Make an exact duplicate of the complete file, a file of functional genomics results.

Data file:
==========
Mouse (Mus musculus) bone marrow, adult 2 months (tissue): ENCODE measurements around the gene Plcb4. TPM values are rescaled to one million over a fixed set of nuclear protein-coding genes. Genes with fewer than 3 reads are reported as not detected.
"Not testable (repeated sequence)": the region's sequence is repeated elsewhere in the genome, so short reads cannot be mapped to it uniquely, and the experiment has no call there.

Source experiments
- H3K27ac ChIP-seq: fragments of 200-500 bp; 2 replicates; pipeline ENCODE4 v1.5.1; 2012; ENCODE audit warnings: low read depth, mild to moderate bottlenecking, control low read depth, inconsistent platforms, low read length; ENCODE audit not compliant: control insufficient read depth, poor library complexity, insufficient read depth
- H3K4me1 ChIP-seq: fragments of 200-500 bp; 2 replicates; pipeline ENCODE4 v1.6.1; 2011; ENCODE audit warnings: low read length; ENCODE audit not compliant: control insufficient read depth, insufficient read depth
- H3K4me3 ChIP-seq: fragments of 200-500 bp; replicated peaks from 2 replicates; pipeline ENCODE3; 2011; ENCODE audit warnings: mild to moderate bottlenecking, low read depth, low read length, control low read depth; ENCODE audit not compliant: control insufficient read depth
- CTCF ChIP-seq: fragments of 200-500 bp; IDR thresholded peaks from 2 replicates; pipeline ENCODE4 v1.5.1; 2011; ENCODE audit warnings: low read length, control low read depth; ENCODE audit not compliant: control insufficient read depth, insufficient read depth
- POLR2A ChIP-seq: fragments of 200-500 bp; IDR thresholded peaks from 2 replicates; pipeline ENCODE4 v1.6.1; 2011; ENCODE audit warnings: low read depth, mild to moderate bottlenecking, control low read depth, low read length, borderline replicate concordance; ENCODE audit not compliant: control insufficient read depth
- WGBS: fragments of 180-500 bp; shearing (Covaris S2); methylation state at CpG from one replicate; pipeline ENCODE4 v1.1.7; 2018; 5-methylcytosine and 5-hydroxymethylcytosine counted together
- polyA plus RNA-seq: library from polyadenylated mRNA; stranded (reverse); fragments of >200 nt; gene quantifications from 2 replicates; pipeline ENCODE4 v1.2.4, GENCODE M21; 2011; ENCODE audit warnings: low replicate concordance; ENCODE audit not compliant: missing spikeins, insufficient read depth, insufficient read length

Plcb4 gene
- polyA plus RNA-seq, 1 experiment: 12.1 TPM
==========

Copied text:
Mouse (Mus musculus) bone marrow, adult 2 months (tissue): ENCODE measurements around the gene Plcb4. TPM values are rescaled to one million over a fixed set of nuclear protein-coding genes. Genes with fewer than 3 reads are reported as not detected.
"Not testable (repeated sequence)": the region's sequence is repeated elsewhere in the genome, so short reads cannot be mapped to it uniquely, and the experiment has no call there.

Source experiments
- H3K27ac ChIP-seq: fragments of 200-500 bp; 2 replicates; pipeline ENCODE4 v1.5.1; 2012; ENCODE audit warnings: low read depth, mild to moderate bottlenecking, control low read depth, inconsistent platforms, low read length; ENCODE audit not compliant: control insufficient read depth, poor library complexity, insufficient read depth
- H3K4me1 ChIP-seq: fragments of 200-500 bp; 2 replicates; pipeline ENCODE4 v1.6.1; 2011; ENCODE audit warnings: low read length; ENCODE audit not compliant: control insufficient read depth, insufficient read depth
- H3K4me3 ChIP-seq: fragments of 200-500 bp; replicated peaks from 2 replicates; pipeline ENCODE3; 2011; ENCODE audit warnings: mild to moderate bottlenecking, low read depth, low read length, control low read depth; ENCODE audit not compliant: control insufficient read depth
- CTCF ChIP-seq: fragments of 200-500 bp; IDR thresholded peaks from 2 replicates; pipeline ENCODE4 v1.5.1; 2011; ENCODE audit warnings: low read length, control low read depth; ENCODE audit not compliant: control insufficient read depth, insufficient read depth
- POLR2A ChIP-seq: fragments of 200-500 bp; IDR thresholded peaks from 2 replicates; pipeline ENCODE4 v1.6.1; 2011; ENCODE audit warnings: low read depth, mild to moderate bottlenecking, control low read depth, low read length, borderline replicate concordance; ENCODE audit not compliant: control insufficient read depth
- WGBS: fragments of 180-500 bp; shearing (Covaris S2); methylation state at CpG from one replicate; pipeline ENCODE4 v1.1.7; 2018; 5-methylcytosine and 5-hydroxymethylcytosine counted together
- polyA plus RNA-seq: library from polyadenylated mRNA; stranded (reverse); fragments of >200 nt; gene quantifications from 2 replicates; pipeline ENCODE4 v1.2.4, GENCODE M21; 2011; ENCODE audit warnings: low replicate concordance; ENCODE audit not compliant: missing spikeins, insufficient read depth, insufficient read length

Plcb4 gene
- polyA plus RNA-seq, 1 experiment: 12.1 TPM